If you like this first “Where’s the Girl” video below (“Save Miranda” by Zoochosis), you also may like the second wonderfully cute but edgy dancing-sheep-girl video titled “Thanks Smokey.” Good luck getting that hypnotic sheep-dancing song out of your head the next time you see an adorable animal… after you watch the Smokey clip, I recommend closing your eyes and listening to it. The audio engineering really adds more to the magic than you realize… a gust of wind, a bell, a jail cell door, sirens, and the repetitive pen tap. Brilliant.
The kid who stole Mark Bao’s laptop made two mistakes beyond “Mac-larceny.” He recorded himself dancing on the stolen laptop’s webcam, and failed to realize that the victim, Mark, had installed recovery software on the machine.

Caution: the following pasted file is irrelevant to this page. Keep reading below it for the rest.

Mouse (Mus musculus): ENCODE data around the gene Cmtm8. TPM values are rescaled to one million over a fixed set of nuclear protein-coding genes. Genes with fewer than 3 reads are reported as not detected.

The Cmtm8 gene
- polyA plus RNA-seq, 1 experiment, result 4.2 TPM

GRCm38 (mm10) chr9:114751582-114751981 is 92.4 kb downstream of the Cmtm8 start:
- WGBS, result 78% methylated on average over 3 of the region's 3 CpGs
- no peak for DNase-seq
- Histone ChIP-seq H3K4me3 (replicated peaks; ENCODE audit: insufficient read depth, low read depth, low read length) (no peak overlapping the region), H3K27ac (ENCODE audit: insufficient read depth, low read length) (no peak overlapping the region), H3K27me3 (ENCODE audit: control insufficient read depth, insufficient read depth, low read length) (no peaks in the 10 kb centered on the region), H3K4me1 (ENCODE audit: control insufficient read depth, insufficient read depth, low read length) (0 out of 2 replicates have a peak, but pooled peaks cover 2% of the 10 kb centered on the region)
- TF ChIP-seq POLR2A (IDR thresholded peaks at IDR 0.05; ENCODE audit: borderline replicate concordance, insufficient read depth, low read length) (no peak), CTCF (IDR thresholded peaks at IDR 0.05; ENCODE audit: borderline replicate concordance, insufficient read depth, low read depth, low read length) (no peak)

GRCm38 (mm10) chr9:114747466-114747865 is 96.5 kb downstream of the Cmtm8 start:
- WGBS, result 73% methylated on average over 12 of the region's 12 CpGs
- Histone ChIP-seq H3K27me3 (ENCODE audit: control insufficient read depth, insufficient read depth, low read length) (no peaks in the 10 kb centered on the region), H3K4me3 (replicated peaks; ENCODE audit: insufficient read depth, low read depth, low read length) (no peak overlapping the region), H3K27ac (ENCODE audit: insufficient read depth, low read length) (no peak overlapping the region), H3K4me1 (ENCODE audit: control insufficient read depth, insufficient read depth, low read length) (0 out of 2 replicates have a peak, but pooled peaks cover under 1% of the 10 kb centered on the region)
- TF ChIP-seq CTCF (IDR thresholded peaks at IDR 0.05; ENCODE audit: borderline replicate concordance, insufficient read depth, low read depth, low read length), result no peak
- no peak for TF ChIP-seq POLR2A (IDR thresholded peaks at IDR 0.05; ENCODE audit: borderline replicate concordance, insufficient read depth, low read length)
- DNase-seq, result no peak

So Mark, an 18-year-old student at the University of Massachusetts, connected remotely to his Macbook Air laptop, retrieved this video, and shared it with the word via YouTube. According to the Sydney Morning Herald, about 85% of readers think he should leave the clip online. A perpetual sentence of the crook’s poor judgement. We agree.
The thief returned the laptop to university security and apologized. But we think he should dance, dance, dance in shame for eternity.
Then there’s the burning question. Is this a viral stunt by a software-security service? One can’t discount that theory in the “age of viral.”
Says CBS News: “He had taken the precaution of installing online backup software (called BackBlaze) on the computer and that now allowed him to gain entry into the purloined machine’s browser history as well as to view its hard drive where he could track any updates.”
Well apparently I fell asleep on the viral road tour last month, because I completely missed the “Double Dream Hands” mini-meme, which seemed to have peaked in December 2010.